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Physiol Behav. 1994 Feb;55(2):361-9.

Disruption of body temperature and behavior rhythms during reproduction in dwarf hamsters (Phodopus).

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Department of Biology, Queen's University, Kingston, Ontario, Canada.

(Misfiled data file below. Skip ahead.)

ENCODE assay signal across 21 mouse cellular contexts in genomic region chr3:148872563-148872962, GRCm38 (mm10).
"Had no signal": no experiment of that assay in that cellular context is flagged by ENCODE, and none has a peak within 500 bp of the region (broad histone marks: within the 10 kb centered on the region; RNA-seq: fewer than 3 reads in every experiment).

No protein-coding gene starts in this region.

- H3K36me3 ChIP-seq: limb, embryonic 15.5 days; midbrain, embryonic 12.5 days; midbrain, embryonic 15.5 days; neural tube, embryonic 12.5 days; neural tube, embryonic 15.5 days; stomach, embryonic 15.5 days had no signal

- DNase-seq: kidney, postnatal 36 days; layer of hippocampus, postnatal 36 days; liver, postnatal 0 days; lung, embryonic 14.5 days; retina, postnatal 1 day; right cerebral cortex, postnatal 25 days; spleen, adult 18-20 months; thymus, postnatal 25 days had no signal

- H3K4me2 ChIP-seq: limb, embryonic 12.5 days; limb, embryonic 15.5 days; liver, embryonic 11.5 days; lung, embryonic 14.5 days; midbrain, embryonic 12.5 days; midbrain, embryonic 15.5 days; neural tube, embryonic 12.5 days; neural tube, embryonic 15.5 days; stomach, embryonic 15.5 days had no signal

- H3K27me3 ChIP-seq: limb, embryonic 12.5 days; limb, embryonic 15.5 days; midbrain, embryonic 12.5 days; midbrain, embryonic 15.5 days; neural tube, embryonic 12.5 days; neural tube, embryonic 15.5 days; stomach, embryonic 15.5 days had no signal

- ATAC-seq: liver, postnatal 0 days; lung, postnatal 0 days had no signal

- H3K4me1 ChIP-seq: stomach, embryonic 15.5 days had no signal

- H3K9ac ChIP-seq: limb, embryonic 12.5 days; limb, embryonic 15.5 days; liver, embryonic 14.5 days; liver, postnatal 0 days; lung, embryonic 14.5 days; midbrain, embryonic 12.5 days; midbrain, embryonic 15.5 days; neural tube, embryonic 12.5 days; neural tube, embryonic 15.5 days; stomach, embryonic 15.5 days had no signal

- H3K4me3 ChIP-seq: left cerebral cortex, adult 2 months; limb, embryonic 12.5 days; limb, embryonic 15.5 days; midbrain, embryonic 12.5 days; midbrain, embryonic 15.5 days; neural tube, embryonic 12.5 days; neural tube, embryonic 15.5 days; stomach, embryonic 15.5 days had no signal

The internal gestation and subsequent lactation of mammalian reproduction represent a considerable physiological challenge. The extent of disruption in the daily rhythm of four parameters, core body temperature, nest attendance, activity, and wheel running, was monitored in Djungarian hamster (Phodopus campbelli) and Siberian hamster (P. sungorus) females implanted intraperitoneally with biotelemetric thermistors. The amplitude of each rhythm decreased during late gestation, culminating in a substantial disruption at parturition, and did not begin a recovery until the latter third of lactation. In each species, the change in the core body temperature rhythm was primarily the result of an elevation in light phase body temperature to approximate the normally occurring dark phase temperature, although the disruption was more extensive in P. sungorus than in P. campbelli. As this maternal hyperthermia is associated with the provision of essential heat to the altricial liter, these species differences in the vulnerability to hyperthermia may constrain the reproductive success of these extreme cold adapted small mammals.

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